It can be disappointing when you have a great idea for a cross and try it, only to find that it doesn’t work! Unfortunately, not all pollinations will result in a seed pod forming. This is determined by compatibility (how compatible are the genes of your chosen parent plants) and fertility (the capacity to which your parent plants can generate viable gametes).

There is a spectrum of compatibility, ranging from an empty pod (if one forms) to a full pod. Many Cymbidium species can be self-pollinated (selfed), but some seem to have poor self-compatibility, such as Cym. lowianum, i’ansonii and tracyanum. Greig Russell discusses this subject in more detail in his article on self-incompatibility.

This issue of compatibility extends to hybrids as well. Some crosses simply fail to take, despite both parents being fertile. Sometimes a cross will only work in a certain order, i.e. (Plant A × Plant B) may be successful, but (Plant B × Plant A) may not be.

Cym. floribundum is interesting in that many of its genes do not line up well with those of other members of the genus (in other words, the chromosomes are not homologous with the majority of Cymbidium species). This mismatch results in limited or no fertility in many hybrids involving the species, particularly diploid primary hybrids (the cross of two species). Another example is my diploid plant of Cym. Memoria Geoff Laird (madidum X lowianum), which does not appear to produce viable pollen yet is pod fertile (though many crosses with it still fail or produce very little seed).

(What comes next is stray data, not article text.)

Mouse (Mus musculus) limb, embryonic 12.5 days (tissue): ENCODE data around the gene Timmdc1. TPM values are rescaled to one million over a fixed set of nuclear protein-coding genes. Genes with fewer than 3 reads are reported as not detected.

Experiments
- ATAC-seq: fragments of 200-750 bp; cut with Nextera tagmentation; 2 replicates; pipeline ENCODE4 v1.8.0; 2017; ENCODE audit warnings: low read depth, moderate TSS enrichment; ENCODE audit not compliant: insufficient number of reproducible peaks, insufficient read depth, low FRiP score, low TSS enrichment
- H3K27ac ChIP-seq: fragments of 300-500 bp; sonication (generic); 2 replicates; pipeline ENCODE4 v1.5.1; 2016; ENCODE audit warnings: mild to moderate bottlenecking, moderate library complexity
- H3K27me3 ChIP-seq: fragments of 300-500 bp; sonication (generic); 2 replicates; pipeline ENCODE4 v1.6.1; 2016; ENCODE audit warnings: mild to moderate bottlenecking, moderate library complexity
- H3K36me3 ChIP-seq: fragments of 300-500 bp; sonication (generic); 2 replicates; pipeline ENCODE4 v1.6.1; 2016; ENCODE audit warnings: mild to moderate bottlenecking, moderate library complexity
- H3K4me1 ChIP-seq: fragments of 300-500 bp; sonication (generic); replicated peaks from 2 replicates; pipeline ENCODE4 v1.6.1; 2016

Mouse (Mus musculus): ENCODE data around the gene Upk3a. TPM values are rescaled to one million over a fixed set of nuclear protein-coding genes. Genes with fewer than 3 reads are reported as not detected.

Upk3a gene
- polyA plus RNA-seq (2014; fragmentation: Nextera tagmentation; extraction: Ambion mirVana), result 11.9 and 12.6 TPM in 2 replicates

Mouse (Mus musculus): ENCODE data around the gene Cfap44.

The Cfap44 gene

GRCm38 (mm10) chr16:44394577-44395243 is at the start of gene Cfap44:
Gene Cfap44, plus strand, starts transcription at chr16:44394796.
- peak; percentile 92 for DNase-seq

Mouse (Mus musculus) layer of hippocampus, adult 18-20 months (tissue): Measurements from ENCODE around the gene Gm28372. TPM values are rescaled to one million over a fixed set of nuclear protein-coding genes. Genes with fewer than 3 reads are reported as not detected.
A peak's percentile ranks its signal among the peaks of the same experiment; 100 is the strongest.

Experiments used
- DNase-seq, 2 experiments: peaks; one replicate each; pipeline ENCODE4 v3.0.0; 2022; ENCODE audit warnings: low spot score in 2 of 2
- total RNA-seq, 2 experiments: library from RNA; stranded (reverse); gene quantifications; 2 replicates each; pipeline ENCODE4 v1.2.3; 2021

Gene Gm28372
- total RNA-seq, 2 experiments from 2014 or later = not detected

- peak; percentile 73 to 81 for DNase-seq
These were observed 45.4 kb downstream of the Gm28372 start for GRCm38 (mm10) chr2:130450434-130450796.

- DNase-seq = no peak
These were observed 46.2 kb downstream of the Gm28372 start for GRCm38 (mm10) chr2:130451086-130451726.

The next factor to consider is ploidy. This is the number of sets of chromosomes in a cell, typically referred to by the letter n. In nature, all Cymbidium species are diploids (2n); that is, they possess two sets of chromosomes, one from each parent. Occasionally higher ploidies (called polyploids) can occur naturally, as in the case of the famous Alexanderi ‘Westonbirt’ (a tetraploid, or 4n). Ploidy is further explained in this article.

An example of a 2n (left) and 4n (right) seedling of the same cross. Note the thicker roots on the converted 4n seedling.

Typically, though, polyploids must be created in the lab using mutagens such as colchicine or oryzalin to artificially double the number of sets of chromosomes. Most plants the average grower will encounter will be one of three ploidies:

  • Diploid (2n)
  • Triploid (3n)
  • Tetraploid (4n)

Most modern hybrids are tetraploids, which are favoured due to their increased size and substance – they usually have larger and thicker flowers, foliage and roots, although there are exceptions to this rule.

Tetraploidy also has the advantage of restoring or improving fertility in otherwise incompatible crosses; hybrids that have poor fertility as diploids (e.g., Cym. Peter Pan) will successfully breed when converted to tetraploids.